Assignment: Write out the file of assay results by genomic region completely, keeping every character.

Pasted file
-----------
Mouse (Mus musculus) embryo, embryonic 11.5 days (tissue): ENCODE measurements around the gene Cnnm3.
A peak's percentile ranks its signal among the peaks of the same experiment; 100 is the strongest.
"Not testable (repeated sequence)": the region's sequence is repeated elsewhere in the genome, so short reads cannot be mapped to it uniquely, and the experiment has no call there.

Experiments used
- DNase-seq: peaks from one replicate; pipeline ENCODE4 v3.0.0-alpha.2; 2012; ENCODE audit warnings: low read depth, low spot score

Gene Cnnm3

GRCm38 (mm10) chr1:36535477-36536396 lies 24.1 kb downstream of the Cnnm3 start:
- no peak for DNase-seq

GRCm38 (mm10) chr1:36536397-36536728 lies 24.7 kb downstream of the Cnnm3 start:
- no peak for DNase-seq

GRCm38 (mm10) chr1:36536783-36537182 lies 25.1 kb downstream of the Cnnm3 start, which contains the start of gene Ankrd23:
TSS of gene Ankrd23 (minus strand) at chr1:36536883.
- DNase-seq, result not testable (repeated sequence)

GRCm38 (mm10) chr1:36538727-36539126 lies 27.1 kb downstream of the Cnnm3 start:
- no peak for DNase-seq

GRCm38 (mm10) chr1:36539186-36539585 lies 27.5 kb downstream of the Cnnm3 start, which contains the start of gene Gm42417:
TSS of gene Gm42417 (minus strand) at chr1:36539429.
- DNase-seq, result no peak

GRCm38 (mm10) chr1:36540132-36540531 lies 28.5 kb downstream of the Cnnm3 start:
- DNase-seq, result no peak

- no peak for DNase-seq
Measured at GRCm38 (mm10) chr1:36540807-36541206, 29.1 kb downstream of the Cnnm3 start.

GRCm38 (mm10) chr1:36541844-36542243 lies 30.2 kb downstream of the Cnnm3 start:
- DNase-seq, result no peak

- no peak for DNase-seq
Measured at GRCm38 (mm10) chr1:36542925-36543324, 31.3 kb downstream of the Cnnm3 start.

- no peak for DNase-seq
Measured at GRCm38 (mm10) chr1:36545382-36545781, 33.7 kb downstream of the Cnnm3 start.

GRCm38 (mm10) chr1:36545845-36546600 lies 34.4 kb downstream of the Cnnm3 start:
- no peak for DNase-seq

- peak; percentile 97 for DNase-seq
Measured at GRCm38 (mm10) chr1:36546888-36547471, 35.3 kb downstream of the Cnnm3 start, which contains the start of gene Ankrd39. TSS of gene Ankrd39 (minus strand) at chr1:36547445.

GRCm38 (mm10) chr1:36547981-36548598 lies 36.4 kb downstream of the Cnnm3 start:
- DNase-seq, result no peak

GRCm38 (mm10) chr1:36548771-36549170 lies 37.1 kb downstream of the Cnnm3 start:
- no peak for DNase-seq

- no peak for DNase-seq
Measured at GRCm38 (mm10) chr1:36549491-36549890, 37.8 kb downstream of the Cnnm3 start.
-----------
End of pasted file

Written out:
Mouse (Mus musculus) embryo, embryonic 11.5 days (tissue): ENCODE measurements around the gene Cnnm3.
A peak's percentile ranks its signal among the peaks of the same experiment; 100 is the strongest.
"Not testable (repeated sequence)": the region's sequence is repeated elsewhere in the genome, so short reads cannot be mapped to it uniquely, and the experiment has no call there.

Experiments used
- DNase-seq: peaks from one replicate; pipeline ENCODE4 v3.0.0-alpha.2; 2012; ENCODE audit warnings: low read depth, low spot score

Gene Cnnm3

GRCm38 (mm10) chr1:36535477-36536396 lies 24.1 kb downstream of the Cnnm3 start:
- no peak for DNase-seq

GRCm38 (mm10) chr1:36536397-36536728 lies 24.7 kb downstream of the Cnnm3 start:
- no peak for DNase-seq

GRCm38 (mm10) chr1:36536783-36537182 lies 25.1 kb downstream of the Cnnm3 start, which contains the start of gene Ankrd23:
TSS of gene Ankrd23 (minus strand) at chr1:36536883.
- DNase-seq, result not testable (repeated sequence)

GRCm38 (mm10) chr1:36538727-36539126 lies 27.1 kb downstream of the Cnnm3 start:
- no peak for DNase-seq

GRCm38 (mm10) chr1:36539186-36539585 lies 27.5 kb downstream of the Cnnm3 start, which contains the start of gene Gm42417:
TSS of gene Gm42417 (minus strand) at chr1:36539429.
- DNase-seq, result no peak

GRCm38 (mm10) chr1:36540132-36540531 lies 28.5 kb downstream of the Cnnm3 start:
- DNase-seq, result no peak

- no peak for DNase-seq
Measured at GRCm38 (mm10) chr1:36540807-36541206, 29.1 kb downstream of the Cnnm3 start.

GRCm38 (mm10) chr1:36541844-36542243 lies 30.2 kb downstream of the Cnnm3 start:
- DNase-seq, result no peak

- no peak for DNase-seq
Measured at GRCm38 (mm10) chr1:36542925-36543324, 31.3 kb downstream of the Cnnm3 start.

- no peak for DNase-seq
Measured at GRCm38 (mm10) chr1:36545382-36545781, 33.7 kb downstream of the Cnnm3 start.

GRCm38 (mm10) chr1:36545845-36546600 lies 34.4 kb downstream of the Cnnm3 start:
- no peak for DNase-seq

- peak; percentile 97 for DNase-seq
Measured at GRCm38 (mm10) chr1:36546888-36547471, 35.3 kb downstream of the Cnnm3 start, which contains the start of gene Ankrd39. TSS of gene Ankrd39 (minus strand) at chr1:36547445.

GRCm38 (mm10) chr1:36547981-36548598 lies 36.4 kb downstream of the Cnnm3 start:
- DNase-seq, result no peak

GRCm38 (mm10) chr1:36548771-36549170 lies 37.1 kb downstream of the Cnnm3 start:
- no peak for DNase-seq

- no peak for DNase-seq
Measured at GRCm38 (mm10) chr1:36549491-36549890, 37.8 kb downstream of the Cnnm3 start.